YP aka Young Paul describes himself as “a servant of the Lord, a father, and an artist who is inspired by God’s word.”
The New Jersey native started writing his raps in high school but didn’t start recording until around age twenty. “I always felt like hip-hop was a small door that a whole bunch of people
Last month he released a mixtape called Give Me A Minute Vol. 1 which compiled a series of freestyles he released in a series called Saturday BaRtoons. He and his friend, fellow artist Merk Montes, had been sharing encouraging videos on Instagram on Mondays and Wednesdays for several weeks. “I said, ‘Yo, we should do a segment and add Saturday BaRtoons.” As a kid, YP enjoyed watching cartoons on Saturday mornings.
“I was like, ‘Yo, let’s give people something to wake up to on Saturday and give them some fresh bars.'”
YP received lots of positive feedback on these freestyles and decided to record them. Most of the tracks on Give Me A Minute Vol. 1 are shortly over one minute long. “I did this for anybody who has that lyrical appetite and wants that ear candy when it comes to hip-hop.” Every track features YP rapping over industry beats, which is why the project is a free mixtape.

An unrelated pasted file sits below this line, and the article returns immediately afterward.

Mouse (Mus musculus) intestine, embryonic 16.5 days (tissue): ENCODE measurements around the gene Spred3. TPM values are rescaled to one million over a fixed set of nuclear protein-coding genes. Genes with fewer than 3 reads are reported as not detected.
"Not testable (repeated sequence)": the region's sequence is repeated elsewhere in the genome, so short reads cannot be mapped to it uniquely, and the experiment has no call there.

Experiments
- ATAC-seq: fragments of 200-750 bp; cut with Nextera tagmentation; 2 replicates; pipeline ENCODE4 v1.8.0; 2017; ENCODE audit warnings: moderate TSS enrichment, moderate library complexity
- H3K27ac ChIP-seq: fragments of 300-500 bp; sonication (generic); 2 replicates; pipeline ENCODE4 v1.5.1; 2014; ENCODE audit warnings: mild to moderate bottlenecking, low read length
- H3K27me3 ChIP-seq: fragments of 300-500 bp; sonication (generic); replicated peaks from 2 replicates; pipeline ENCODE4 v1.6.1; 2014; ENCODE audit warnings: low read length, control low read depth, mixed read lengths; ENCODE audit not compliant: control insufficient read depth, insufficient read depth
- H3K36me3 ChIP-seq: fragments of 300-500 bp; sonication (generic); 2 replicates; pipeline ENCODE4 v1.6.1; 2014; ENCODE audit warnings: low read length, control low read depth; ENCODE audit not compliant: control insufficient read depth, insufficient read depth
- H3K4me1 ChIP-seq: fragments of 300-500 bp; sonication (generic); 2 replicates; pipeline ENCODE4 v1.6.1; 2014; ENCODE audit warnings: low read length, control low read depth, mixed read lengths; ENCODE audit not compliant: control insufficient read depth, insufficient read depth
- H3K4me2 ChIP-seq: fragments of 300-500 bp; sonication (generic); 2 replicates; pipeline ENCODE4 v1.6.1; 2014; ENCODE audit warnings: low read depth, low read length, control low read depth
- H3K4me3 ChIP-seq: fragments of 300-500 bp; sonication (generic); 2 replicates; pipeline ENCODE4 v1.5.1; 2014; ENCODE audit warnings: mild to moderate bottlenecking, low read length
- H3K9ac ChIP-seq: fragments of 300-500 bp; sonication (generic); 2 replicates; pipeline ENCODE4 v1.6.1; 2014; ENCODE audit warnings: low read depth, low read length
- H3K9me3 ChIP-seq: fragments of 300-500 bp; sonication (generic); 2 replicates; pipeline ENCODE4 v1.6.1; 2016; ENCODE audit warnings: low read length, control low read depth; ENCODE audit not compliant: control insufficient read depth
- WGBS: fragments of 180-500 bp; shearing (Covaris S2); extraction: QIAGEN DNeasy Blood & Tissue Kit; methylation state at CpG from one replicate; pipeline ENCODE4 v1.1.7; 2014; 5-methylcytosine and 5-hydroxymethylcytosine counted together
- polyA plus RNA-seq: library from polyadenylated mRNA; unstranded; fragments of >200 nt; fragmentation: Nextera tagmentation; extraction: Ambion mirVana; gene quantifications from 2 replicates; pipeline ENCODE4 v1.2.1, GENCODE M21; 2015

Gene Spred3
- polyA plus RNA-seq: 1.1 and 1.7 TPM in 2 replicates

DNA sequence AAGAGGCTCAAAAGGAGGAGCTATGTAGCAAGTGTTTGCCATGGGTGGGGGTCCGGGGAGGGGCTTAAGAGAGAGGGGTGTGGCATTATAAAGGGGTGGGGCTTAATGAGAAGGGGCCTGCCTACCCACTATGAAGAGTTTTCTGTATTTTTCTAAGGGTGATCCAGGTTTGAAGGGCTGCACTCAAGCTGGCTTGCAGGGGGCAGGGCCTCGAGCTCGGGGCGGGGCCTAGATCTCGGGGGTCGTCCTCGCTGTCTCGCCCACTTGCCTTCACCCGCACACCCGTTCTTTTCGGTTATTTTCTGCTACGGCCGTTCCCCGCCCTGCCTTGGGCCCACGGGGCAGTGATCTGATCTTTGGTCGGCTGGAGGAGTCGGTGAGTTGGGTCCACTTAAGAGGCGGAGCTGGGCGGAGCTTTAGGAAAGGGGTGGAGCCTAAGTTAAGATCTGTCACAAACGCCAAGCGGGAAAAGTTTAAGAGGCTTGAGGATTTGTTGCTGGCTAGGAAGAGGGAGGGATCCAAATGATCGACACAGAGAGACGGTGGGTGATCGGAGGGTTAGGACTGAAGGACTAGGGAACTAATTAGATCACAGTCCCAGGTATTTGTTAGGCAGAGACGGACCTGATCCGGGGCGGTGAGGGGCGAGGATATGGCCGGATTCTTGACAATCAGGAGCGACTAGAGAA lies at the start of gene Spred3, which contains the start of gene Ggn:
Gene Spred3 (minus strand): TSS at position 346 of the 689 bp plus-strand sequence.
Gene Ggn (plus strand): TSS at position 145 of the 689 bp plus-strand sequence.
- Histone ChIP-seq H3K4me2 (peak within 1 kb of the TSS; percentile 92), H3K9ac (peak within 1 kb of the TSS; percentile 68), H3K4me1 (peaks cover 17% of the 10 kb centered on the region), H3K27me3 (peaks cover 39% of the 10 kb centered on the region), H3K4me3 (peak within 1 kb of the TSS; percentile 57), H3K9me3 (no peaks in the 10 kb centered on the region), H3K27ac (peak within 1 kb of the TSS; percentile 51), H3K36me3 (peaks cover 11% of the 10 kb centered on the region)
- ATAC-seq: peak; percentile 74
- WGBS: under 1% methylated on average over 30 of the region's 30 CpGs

The beat from “Wild Styles,” the fourth track on the mixtape, is from Wu-Tang Clan’s 1997 song “Triumph.” YP got the idea for the song title after thinking, “What’s a dope title that’ll go fly with this record?” He described his musical style as wild in the sense that it varies between aggressive, mellow, and everything in between.
“When people hear me, I want them to say, ‘Yo, this dude is raw. This person is wild. That hit a spot.'”
Give Me A Minute Vol. 1 continues with “UFO,” a song in which YP addresses his unusual theory about unidentified flying objects. He recently watched a documentary on Netflix called Bob Lazar: Area 51 & Flying Saucers about a man who worked at Area 51, supposedly with UFOs. “I’m into all that stuff… I know not all are legit, but some are real.” YP said his opinions are subject to change as he continues to learn, but he currently believes that UFOs come from supernatural, demonic beings.
The beat of “Kill Yeezys” is a play on the vibe of a boom-bap Big L song. Big L was an up-and-coming rapper from Harlem in New York City in the 1990s but was tragically murdered in 1999. “He was a legend, and he was a great lyricist, an icon.”
“Who Bumps It” originated from G Herbo and Southside’s 2018 song “Who Run It.” Last year, the artists released a social media challenge for who can rap the best verse over this beat. When YP heard about the challenge, he decided to participate.
“I gave it a shot, and it came out pretty dope, so I put it on the mixtape. It’s basically my way of saying, ‘Yo, we’re gonna bump this right here.'”
The beat from “Real Quick” comes from Drake’s 2013 song, “0 to 100 / The Catch Up.” One of Drake’s lines was, “We go 0 to 100 n****, real quick.” In his own lyrics, YP wants to get the listeners’ attention “real quick” to talk about his faith.